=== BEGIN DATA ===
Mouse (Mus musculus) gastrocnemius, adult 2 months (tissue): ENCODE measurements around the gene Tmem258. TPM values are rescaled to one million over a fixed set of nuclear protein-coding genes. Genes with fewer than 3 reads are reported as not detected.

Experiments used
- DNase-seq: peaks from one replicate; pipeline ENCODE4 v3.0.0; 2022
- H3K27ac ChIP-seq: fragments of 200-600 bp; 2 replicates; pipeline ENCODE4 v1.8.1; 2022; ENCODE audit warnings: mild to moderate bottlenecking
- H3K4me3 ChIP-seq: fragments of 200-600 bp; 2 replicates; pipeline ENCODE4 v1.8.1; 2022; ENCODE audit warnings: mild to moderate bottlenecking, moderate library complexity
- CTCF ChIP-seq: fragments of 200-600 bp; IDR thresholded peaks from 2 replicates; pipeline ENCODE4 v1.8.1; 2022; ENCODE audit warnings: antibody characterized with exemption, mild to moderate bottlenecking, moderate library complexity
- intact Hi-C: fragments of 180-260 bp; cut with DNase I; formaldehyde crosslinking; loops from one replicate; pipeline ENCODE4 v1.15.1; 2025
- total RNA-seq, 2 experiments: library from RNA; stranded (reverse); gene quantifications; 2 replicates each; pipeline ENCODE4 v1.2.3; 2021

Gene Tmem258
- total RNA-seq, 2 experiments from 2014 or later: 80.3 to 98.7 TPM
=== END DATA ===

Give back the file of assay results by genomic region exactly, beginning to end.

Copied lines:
Mouse (Mus musculus) gastrocnemius, adult 2 months (tissue): ENCODE measurements around the gene Tmem258. TPM values are rescaled to one million over a fixed set of nuclear protein-coding genes. Genes with fewer than 3 reads are reported as not detected.

Experiments used
- DNase-seq: peaks from one replicate; pipeline ENCODE4 v3.0.0; 2022
- H3K27ac ChIP-seq: fragments of 200-600 bp; 2 replicates; pipeline ENCODE4 v1.8.1; 2022; ENCODE audit warnings: mild to moderate bottlenecking
- H3K4me3 ChIP-seq: fragments of 200-600 bp; 2 replicates; pipeline ENCODE4 v1.8.1; 2022; ENCODE audit warnings: mild to moderate bottlenecking, moderate library complexity
- CTCF ChIP-seq: fragments of 200-600 bp; IDR thresholded peaks from 2 replicates; pipeline ENCODE4 v1.8.1; 2022; ENCODE audit warnings: antibody characterized with exemption, mild to moderate bottlenecking, moderate library complexity
- intact Hi-C: fragments of 180-260 bp; cut with DNase I; formaldehyde crosslinking; loops from one replicate; pipeline ENCODE4 v1.15.1; 2025
- total RNA-seq, 2 experiments: library from RNA; stranded (reverse); gene quantifications; 2 replicates each; pipeline ENCODE4 v1.2.3; 2021

Gene Tmem258
- total RNA-seq, 2 experiments from 2014 or later: 80.3 to 98.7 TPM